Thousands Take a Stand in Sacramento for Workers’ Rights in Wisconsin

When Wisconsin’s new right-wing Governor decided to make it his personal mission to eliminate the rights of teachers, nurses, bus drivers and other public servants, he probably thought it would be a cakewalk. After all, Gov. Scott Walker has a Republican-controlled legislature that is on board with his radical plan to eliminate collective bargaining for public sector workers. What he didn’t count on was the extraordinary resolve of working people to stop his assault on our values. For more than a week, tens of thousands have protested at the Wisconsin Capitol. The fight back spread to Ohio, Indiana and other states where politicians are attempting to strip workers of their voice. And it didn’t stop there. All over the country, workers are standing in solidarity to beat back these attacks.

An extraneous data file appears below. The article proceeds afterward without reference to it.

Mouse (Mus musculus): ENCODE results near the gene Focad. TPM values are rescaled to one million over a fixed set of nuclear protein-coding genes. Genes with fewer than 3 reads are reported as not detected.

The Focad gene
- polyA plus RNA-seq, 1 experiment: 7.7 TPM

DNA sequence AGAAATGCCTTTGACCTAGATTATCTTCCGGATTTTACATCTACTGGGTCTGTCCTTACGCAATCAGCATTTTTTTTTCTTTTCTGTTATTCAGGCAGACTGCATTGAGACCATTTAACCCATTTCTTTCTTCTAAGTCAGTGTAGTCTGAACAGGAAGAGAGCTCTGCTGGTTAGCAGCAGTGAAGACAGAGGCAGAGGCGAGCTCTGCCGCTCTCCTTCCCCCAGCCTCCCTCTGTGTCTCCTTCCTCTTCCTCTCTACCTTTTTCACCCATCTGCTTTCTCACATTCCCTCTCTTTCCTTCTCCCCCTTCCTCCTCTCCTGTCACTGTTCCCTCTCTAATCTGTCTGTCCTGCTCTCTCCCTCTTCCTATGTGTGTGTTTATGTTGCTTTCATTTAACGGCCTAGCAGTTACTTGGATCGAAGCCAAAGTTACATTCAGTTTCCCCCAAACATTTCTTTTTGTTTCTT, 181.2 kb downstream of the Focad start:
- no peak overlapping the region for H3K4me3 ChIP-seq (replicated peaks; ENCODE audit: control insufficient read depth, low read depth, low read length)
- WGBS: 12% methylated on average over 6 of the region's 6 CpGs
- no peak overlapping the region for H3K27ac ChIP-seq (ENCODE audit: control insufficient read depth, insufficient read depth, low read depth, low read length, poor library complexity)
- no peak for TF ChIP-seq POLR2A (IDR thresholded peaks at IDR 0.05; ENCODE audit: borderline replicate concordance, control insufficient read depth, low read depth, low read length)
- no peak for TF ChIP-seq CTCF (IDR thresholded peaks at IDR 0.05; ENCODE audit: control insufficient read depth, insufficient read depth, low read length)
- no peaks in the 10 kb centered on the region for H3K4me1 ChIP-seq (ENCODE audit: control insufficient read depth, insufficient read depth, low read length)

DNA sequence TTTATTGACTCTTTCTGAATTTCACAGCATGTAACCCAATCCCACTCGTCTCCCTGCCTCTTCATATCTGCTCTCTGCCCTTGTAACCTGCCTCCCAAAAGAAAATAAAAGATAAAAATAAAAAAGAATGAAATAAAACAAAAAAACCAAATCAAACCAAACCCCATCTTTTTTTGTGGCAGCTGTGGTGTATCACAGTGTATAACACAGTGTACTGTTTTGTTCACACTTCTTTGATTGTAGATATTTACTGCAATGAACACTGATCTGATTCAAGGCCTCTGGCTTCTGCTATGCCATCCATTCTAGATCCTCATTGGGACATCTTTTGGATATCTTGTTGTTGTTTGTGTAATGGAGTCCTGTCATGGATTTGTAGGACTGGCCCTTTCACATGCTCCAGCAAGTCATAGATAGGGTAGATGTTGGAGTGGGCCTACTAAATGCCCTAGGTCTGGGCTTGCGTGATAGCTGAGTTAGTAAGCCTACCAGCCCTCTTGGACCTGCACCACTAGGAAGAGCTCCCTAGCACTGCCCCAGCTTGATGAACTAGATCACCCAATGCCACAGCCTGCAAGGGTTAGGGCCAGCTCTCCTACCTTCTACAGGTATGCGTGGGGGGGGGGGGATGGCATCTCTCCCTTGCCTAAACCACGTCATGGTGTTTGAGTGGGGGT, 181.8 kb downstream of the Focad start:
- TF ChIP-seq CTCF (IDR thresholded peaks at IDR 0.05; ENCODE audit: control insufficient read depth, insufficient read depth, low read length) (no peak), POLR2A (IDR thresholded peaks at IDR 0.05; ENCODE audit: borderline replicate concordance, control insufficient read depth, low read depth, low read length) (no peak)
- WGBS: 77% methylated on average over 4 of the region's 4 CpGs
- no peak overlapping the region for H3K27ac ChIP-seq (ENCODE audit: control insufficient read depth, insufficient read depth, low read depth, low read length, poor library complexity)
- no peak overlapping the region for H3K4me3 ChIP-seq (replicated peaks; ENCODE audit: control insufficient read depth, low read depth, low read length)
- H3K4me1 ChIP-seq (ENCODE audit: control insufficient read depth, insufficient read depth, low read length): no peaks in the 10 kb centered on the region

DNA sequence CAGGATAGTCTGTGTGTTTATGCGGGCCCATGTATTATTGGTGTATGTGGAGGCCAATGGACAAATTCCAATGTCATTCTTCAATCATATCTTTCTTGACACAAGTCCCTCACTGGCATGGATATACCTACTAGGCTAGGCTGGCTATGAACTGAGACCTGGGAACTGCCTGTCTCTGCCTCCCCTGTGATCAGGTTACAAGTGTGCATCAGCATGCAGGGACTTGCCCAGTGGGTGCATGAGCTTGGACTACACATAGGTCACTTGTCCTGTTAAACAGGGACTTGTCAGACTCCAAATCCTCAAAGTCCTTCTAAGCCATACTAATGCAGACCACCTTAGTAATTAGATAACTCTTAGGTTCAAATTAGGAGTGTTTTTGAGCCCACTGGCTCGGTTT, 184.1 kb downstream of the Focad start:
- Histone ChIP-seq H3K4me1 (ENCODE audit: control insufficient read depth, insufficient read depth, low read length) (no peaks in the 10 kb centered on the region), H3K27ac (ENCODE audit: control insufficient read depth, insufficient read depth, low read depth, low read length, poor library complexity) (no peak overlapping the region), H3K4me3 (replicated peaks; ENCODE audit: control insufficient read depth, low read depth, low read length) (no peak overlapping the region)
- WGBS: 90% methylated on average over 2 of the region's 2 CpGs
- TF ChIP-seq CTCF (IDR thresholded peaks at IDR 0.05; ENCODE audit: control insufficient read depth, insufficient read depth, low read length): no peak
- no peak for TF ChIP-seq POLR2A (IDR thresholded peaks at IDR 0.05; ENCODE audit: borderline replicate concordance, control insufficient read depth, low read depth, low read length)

Last night, the spirit of solidarity was tangible in Sacramento, as more than 3,000 workers – teachers, Teamsters, nurses, ironworkers, janitors and many others – descended on the State Capitol to send a message loud and clear across California and the country: An attack on one of us is an attack on all of us.

Workers gathered on the West Steps of the Capitol for a candlelight vigil, but it turned into much more than that. Initial projections of 1,000 people turning out quickly dissolved as more and more folks poured onto the Capitol grounds.

California Labor Federation Executive Secretary-Treasurer Art Pulaski kicked off the vigil by putting the Wisconsin battle into context:

This protest is bigger than one bill. It is bigger than one state. This protest is not just about the public sector workers. It is not just about unions. This is about an assault on the working class values of this country. This is a fight for democracy that we cannot afford to lose. Not in Wisconsin, not in Sacramento and not anywhere in America.